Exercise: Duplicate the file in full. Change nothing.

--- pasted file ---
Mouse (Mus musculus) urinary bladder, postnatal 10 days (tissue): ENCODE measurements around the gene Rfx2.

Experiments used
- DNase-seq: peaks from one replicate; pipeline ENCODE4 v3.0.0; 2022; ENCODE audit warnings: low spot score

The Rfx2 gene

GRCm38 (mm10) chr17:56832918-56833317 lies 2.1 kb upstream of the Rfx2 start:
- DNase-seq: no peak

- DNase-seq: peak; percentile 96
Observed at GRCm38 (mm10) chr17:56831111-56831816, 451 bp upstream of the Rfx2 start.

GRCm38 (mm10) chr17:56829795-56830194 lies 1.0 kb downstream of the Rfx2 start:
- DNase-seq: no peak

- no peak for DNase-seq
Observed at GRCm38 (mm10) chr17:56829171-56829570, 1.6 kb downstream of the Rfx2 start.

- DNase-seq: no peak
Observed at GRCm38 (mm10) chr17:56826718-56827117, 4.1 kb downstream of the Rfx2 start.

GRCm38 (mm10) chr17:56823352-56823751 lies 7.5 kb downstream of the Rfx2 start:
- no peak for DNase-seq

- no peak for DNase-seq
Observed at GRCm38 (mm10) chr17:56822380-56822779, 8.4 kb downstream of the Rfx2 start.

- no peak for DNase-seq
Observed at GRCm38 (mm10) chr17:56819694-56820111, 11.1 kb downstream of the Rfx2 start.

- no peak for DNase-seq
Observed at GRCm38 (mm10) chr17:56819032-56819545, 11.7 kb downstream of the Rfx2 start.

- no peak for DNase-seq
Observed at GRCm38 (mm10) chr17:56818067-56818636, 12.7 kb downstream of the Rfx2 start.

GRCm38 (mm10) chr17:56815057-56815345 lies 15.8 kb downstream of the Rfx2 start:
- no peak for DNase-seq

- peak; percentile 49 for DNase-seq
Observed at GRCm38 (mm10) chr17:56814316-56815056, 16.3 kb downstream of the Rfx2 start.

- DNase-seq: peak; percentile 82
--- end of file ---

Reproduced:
Mouse (Mus musculus) urinary bladder, postnatal 10 days (tissue): ENCODE measurements around the gene Rfx2.

Experiments used
- DNase-seq: peaks from one replicate; pipeline ENCODE4 v3.0.0; 2022; ENCODE audit warnings: low spot score

The Rfx2 gene

GRCm38 (mm10) chr17:56832918-56833317 lies 2.1 kb upstream of the Rfx2 start:
- DNase-seq: no peak

- DNase-seq: peak; percentile 96
Observed at GRCm38 (mm10) chr17:56831111-56831816, 451 bp upstream of the Rfx2 start.

GRCm38 (mm10) chr17:56829795-56830194 lies 1.0 kb downstream of the Rfx2 start:
- DNase-seq: no peak

- no peak for DNase-seq
Observed at GRCm38 (mm10) chr17:56829171-56829570, 1.6 kb downstream of the Rfx2 start.

- DNase-seq: no peak
Observed at GRCm38 (mm10) chr17:56826718-56827117, 4.1 kb downstream of the Rfx2 start.

GRCm38 (mm10) chr17:56823352-56823751 lies 7.5 kb downstream of the Rfx2 start:
- no peak for DNase-seq

- no peak for DNase-seq
Observed at GRCm38 (mm10) chr17:56822380-56822779, 8.4 kb downstream of the Rfx2 start.

- no peak for DNase-seq
Observed at GRCm38 (mm10) chr17:56819694-56820111, 11.1 kb downstream of the Rfx2 start.

- no peak for DNase-seq
Observed at GRCm38 (mm10) chr17:56819032-56819545, 11.7 kb downstream of the Rfx2 start.

- no peak for DNase-seq
Observed at GRCm38 (mm10) chr17:56818067-56818636, 12.7 kb downstream of the Rfx2 start.

GRCm38 (mm10) chr17:56815057-56815345 lies 15.8 kb downstream of the Rfx2 start:
- no peak for DNase-seq

- peak; percentile 49 for DNase-seq
Observed at GRCm38 (mm10) chr17:56814316-56815056, 16.3 kb downstream of the Rfx2 start.

- DNase-seq: peak; percentile 82